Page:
Title

Laying the Foundation for a Nursing Research Partnership between a University in Queretaro, Mexico and a College in West Michigan, United States

Faculty Mentor(s)

Professor Barbara Vincensi, Hope College
Dr. Susan Dunn, Hope College

Document Type

Poster

Publication Date

4-15-2011

Abstract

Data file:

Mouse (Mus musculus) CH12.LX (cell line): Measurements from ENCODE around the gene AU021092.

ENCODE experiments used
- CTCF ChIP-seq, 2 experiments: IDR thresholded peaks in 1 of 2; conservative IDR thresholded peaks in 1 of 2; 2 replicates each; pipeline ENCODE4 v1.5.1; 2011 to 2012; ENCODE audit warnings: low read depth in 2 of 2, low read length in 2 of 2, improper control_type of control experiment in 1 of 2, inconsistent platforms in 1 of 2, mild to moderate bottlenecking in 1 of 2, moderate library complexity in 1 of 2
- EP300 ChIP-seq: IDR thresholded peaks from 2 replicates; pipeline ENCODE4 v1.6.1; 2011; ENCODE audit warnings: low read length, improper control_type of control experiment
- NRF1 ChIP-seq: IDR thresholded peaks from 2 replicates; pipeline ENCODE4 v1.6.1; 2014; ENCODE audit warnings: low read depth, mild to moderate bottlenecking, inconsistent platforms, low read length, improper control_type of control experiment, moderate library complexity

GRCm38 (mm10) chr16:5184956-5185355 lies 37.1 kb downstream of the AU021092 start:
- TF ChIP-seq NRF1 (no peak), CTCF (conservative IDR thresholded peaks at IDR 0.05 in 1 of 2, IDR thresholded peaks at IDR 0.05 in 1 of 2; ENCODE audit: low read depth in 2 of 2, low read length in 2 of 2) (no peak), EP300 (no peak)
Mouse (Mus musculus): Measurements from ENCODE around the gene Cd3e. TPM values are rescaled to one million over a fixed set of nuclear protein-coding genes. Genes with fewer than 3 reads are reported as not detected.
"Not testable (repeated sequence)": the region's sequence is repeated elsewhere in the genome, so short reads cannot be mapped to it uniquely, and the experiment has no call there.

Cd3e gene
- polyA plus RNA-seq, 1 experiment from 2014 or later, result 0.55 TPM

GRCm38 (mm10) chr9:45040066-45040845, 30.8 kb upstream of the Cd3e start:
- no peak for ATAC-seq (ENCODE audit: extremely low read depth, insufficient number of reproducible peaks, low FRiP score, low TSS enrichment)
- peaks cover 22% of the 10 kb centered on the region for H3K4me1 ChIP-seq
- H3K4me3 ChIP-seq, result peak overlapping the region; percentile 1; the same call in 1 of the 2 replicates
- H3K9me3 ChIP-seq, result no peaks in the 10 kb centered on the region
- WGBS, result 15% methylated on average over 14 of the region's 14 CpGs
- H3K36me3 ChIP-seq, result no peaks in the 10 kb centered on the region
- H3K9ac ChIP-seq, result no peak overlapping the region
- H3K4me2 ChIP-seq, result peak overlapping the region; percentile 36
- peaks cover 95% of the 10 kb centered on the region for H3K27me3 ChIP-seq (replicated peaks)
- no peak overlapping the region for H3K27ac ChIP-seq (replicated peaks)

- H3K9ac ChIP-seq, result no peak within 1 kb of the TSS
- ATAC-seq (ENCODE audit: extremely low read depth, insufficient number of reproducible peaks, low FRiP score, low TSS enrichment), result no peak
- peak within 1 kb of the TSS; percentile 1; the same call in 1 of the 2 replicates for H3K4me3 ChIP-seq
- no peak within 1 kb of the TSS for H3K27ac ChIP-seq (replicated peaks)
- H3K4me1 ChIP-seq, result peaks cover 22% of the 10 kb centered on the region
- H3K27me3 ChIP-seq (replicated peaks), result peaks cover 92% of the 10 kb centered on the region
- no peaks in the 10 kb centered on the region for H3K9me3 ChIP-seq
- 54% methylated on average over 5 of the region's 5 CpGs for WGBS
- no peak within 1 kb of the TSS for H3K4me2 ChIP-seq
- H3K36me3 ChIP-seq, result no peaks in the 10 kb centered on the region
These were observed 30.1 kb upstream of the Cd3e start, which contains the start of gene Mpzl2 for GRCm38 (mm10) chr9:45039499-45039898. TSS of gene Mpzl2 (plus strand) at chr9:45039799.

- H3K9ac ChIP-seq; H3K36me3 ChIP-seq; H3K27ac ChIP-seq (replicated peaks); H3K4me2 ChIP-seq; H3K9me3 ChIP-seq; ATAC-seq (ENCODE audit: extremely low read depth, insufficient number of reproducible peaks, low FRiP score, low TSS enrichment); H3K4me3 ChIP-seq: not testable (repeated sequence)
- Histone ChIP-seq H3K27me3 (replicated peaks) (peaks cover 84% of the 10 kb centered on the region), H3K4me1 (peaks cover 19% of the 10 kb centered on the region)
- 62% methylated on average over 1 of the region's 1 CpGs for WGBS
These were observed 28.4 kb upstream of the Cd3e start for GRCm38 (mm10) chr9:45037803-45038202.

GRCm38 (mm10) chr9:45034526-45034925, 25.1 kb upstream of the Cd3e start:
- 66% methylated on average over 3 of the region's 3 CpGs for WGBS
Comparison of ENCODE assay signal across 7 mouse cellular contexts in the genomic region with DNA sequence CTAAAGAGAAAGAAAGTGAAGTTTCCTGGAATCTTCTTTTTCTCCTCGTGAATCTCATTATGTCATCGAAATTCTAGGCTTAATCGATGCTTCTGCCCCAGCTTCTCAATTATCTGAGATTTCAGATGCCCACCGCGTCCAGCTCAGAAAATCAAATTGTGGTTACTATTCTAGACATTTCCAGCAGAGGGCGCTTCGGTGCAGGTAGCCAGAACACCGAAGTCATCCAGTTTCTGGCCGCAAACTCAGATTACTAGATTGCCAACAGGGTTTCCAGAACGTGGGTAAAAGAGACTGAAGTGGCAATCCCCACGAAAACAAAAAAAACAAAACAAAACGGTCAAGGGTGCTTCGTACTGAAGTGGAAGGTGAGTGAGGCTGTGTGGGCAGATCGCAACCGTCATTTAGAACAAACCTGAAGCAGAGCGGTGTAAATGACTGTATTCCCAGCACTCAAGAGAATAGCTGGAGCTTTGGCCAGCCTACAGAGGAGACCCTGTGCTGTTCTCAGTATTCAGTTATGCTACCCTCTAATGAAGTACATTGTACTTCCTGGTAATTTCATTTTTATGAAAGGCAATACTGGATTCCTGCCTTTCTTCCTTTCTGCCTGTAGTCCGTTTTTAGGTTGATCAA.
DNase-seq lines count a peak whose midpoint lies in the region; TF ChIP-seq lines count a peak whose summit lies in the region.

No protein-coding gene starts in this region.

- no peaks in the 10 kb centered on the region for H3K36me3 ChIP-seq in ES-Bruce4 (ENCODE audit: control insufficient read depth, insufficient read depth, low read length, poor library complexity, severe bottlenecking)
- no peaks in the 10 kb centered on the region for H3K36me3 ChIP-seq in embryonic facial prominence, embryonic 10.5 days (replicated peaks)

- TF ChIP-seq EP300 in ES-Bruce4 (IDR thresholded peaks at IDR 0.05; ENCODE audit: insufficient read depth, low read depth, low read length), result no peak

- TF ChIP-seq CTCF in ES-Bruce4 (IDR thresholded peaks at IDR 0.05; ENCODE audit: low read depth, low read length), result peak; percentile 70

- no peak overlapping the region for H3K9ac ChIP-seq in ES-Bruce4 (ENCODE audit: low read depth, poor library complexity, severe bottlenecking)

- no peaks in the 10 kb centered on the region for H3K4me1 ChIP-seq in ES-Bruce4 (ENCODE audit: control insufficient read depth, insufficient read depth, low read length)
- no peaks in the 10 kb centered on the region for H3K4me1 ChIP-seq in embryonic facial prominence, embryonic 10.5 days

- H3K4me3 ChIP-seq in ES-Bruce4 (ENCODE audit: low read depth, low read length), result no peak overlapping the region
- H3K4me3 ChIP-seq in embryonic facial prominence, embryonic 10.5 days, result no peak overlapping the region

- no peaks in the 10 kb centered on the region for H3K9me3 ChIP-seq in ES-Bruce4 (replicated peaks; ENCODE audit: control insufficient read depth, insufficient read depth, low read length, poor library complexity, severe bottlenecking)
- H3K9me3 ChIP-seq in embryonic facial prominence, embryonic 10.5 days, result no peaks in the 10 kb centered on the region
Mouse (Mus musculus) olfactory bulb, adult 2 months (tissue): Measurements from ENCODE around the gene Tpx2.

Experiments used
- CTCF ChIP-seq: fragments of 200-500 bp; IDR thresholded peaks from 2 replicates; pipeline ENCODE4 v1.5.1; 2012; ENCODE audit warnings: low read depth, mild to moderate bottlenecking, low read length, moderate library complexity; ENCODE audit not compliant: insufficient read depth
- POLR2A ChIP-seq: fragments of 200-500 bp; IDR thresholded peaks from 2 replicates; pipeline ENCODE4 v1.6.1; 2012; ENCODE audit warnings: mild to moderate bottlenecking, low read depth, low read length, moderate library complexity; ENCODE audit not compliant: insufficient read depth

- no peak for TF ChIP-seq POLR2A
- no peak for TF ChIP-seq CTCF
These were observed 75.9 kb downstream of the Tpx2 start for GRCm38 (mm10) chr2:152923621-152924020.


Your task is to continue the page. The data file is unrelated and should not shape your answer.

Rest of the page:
There is an increased need for nursing practice to be adapted to fit the needs of a globalized society. For nurses to effectively practice in a global society, they must possess competency in cultural care and research. It is therefore important to explore how nursing schools can strengthen cultural competency and research skills of undergraduate students. The establishment of an international collaborative nursing research program was proposed in order to meet this goal. The purpose of this investigation was to examine the potential for forming a collaborative nursing research program between a large university in Queretaro, Mexico and a small liberal arts college in West Michigan. Using a descriptive qualitative design, data was collected through interviews, focus group sessions, and clinical observations in Queretaro, Mexico and West Michigan. The perceptions of ten nursing professors, nine nursing students, and four practicing nurses were acquired during data collection. Responses were collected until saturation was met, and then categorized into five themes. The meanings of the themes were extracted and then described. Findings revealed that the identification of a common research topic of interest between both schools of nursing would be helpful in developing a collaborative nursing research program. A program proposal focusing on a research topic of common interest was then created. This study confirmed a common interest in a collaborative research program by nursing faculty and students at the university in Queretaro and the college in West Michigan. Other commonalities between the two nursing schools were identified in addition to potential challenges to forming a collaborative research program. Limitations to the study included differences in technological capabilities of the two campuses, language barriers, and some cultural differences.

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